Background: Preterm birth is the biggest cause of child mortality and morbidity in the UK and although we have seen an overall reduction in stillbirth and neonatal mortality in recent years there is still significant variation across the UK. PERIPrem, is a care bundle that brings together 11 best-practice interventions for mothers and preterm babies. A structured and supportive implementation approach using primarily Quality Improvement methodology has been found to significantly increase adherence to the whole bundle and its individual interventions.
Methods: This was a qualitative exploration of the barriers and enablers to implementation and the behaviour change techniques used to encourage adherence to the bundle, using semi-structured interviews. The COM-B model for behaviour change was used as a framework for the interviews and the Theoretical Domains Framework and Behaviour Change Techniques Taxonomy to guide the analysis.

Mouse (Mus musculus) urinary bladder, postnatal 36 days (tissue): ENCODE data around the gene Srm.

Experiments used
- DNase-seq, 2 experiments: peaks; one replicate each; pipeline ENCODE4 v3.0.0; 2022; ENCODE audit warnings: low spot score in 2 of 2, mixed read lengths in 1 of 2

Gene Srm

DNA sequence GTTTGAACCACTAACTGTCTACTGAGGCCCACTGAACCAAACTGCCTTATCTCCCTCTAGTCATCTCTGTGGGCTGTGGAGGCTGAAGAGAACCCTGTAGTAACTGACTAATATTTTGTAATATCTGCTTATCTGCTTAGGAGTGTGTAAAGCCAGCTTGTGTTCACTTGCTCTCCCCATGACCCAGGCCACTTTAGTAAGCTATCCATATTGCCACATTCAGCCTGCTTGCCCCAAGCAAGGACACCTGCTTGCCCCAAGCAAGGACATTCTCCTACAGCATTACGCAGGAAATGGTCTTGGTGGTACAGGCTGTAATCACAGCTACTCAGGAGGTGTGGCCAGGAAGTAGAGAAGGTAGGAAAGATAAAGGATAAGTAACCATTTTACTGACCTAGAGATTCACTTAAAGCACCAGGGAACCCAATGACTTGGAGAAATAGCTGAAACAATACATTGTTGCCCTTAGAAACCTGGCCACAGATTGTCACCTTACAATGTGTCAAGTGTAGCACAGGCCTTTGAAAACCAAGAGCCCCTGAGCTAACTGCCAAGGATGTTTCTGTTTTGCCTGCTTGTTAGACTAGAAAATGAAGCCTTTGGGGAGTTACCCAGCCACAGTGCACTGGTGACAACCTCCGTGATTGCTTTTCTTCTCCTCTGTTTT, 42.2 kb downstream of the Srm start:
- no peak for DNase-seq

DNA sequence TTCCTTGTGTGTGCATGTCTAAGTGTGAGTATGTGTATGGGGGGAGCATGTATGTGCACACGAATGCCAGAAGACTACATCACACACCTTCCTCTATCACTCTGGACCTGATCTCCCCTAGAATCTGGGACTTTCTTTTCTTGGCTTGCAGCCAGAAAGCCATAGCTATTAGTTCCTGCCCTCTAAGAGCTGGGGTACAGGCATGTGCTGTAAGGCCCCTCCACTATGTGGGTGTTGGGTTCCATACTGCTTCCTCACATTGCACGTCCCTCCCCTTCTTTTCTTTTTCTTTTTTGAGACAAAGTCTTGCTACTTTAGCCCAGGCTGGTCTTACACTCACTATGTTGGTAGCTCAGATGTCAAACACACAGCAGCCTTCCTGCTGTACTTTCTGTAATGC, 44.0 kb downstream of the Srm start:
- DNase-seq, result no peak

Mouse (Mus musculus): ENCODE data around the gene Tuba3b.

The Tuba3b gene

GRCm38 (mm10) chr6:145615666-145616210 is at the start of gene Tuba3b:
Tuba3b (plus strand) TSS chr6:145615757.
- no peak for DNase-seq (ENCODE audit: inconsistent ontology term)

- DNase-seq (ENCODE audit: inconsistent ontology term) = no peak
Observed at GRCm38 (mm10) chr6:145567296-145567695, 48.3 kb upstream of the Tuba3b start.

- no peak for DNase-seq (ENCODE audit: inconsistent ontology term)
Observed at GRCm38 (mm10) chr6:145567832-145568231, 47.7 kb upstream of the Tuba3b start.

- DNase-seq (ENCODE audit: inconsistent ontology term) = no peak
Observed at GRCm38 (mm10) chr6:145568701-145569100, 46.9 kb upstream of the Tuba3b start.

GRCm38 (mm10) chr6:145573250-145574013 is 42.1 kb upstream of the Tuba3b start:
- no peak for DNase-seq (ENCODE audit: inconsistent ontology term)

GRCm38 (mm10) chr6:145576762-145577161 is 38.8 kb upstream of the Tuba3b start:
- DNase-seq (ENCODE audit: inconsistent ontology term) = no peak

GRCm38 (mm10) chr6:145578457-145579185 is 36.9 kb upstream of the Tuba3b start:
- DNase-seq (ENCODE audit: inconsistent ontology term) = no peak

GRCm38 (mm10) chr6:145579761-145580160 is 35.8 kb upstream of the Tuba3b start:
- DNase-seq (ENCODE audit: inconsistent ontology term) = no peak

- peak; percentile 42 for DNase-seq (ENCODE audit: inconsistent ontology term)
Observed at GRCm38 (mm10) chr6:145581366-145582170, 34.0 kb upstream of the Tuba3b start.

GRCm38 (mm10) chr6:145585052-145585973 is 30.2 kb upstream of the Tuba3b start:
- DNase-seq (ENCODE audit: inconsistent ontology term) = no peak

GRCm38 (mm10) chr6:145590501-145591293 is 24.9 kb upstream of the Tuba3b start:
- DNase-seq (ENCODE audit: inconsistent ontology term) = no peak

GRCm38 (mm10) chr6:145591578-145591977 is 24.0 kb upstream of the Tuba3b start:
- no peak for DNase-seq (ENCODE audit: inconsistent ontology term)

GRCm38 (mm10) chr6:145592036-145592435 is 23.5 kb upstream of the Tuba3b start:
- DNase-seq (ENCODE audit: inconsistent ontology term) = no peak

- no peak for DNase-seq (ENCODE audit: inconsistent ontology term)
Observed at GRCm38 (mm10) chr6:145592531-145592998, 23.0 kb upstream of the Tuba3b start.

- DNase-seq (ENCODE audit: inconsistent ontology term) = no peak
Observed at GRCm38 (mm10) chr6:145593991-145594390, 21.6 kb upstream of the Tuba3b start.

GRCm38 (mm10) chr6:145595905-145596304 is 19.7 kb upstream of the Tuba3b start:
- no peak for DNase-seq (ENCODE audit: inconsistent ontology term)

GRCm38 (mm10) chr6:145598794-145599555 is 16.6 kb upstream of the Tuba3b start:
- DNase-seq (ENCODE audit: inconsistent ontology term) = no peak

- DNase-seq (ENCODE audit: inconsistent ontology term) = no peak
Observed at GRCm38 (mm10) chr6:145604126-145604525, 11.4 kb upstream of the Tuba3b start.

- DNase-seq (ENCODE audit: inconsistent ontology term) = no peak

Results: Across two timepoints, 47 interviews were conducted with 29 staff from Maternity, Obstetrics and Neonatology. The data revealed that capability, opportunity, and motivation acted as both barriers and enablers to the implementation of the bundle. The qualitative interviews revealed that this was achieved through improvements in perinatal team culture, increasing knowledge and skills, having strong leadership and access to the right resources. But above all else implementation depended upon having a care bundle that was evidence-based and a supportive and credible team. Implementation did not come without its challenges; notwithstanding the global pandemic and the effects this had on staff, challenges included the complexity and size of the bundle, limited dedicated time and resource, and the impact of hierarchical perinatal structures. These findings have provided insights that will advance our understanding about the processes that underpin successful implementation of a complex perinatal care bundle.
Conclusions: Several factors interacted to enhance as well as hinder the implementation of this complex perinatal care bundle. Over time, adherence to the PERIPrem bundle was enabled by the application of theoretically informed behaviour change techniques. To improve future delivery of complex care bundles, like PERIPrem, the processes and support provided to aid implementation should reflect on how these barriers can be overcome and the enablers enhanced.